Child marriages in Zimbabwe and the failure by the State to fulfil its obligations to protect the rights of childrenPosted: 26 August, 2021 Filed under: Nqobani Nyathi | Tags: ACERWC, Africa, African Commission, child marriage, child marriages, children's rights, Committee of Experts on the Rights of the Child, constitution, Constitution of Zimbabwe, discrimination, gender inequality, girl child, human rights, Maputo Protocol, Marriage Act, Marriages Bill, provisions, religion, religious justification, religious sects, reproductive health, rights of children, rule of law, sexual rights, SRHR, women's rights, Zimbabwe Leave a comment
Author: Nqobani Nyathi
Researcher, Centre for Human Rights, University of Pretoria
Recently, there have been reports about a 14-year old child who died during childbirth. The reason why such a tragedy happened and may continue to happen is the State’s failure or unwillingness to eradicate child marriages. This article seeks to outline Zimbabwe’s legislative framework regarding child marriages and its obligations in terms of international law.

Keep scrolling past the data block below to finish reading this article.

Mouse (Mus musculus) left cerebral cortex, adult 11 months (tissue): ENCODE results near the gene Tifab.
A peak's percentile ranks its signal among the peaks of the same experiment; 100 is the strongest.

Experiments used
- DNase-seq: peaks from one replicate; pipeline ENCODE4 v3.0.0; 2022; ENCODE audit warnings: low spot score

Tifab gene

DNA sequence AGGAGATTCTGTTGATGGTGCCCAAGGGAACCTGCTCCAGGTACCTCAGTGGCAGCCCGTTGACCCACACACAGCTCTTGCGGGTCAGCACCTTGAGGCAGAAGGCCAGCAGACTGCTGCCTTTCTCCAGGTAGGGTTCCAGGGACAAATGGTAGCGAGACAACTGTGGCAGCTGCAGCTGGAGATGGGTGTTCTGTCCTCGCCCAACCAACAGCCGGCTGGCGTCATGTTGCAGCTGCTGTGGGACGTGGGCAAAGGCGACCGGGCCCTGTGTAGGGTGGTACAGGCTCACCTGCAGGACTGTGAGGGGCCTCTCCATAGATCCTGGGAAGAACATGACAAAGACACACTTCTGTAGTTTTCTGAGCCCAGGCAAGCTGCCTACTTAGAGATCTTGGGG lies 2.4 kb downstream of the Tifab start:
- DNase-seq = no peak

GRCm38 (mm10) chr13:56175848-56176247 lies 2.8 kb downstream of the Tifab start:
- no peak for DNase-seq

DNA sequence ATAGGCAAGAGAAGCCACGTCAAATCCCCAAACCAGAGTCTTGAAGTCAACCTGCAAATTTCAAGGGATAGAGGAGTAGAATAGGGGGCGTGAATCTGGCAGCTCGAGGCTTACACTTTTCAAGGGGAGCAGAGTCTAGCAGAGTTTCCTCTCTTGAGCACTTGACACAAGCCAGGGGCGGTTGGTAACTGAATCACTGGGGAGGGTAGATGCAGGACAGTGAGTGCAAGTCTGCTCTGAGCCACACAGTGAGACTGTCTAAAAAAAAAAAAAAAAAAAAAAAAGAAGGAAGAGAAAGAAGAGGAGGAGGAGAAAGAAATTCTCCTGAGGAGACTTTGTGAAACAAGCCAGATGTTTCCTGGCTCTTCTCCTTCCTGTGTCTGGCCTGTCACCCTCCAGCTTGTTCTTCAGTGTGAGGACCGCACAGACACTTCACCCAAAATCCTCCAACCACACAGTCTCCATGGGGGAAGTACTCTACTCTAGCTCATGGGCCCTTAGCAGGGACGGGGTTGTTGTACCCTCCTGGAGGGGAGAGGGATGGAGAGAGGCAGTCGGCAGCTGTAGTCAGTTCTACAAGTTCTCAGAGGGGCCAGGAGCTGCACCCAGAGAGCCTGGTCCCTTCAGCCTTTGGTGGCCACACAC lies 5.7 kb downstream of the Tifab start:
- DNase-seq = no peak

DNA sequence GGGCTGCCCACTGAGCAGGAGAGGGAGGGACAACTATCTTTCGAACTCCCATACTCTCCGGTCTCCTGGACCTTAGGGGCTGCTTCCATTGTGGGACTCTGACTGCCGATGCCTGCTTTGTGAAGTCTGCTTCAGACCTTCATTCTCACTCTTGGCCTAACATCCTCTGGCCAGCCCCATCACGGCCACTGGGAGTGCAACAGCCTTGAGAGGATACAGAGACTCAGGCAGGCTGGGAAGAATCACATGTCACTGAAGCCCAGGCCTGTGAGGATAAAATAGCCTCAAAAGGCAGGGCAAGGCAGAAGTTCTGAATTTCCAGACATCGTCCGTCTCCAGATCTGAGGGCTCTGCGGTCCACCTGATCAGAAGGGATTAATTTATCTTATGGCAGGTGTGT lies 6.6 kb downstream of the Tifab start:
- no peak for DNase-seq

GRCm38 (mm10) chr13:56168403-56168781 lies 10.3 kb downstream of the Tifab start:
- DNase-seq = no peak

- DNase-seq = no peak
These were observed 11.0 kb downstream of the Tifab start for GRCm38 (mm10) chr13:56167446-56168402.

The legal position
Child marriage is illegal in Zimbabwe as held by Zimbabwe’s Constitutional Court. In January 2016, the apex court rightly found that the legislative provisions legalising child marriages were inconsistent with the Constitution of Zimbabwe. The Constitution has fairly strong provisions promoting and protecting the rights of children, including the right to be protected from sexual exploitation or any form of abuse. The Court also observed that historically there has been a “lack of common social consciousness on the problems of girls who became victims of early marriages.”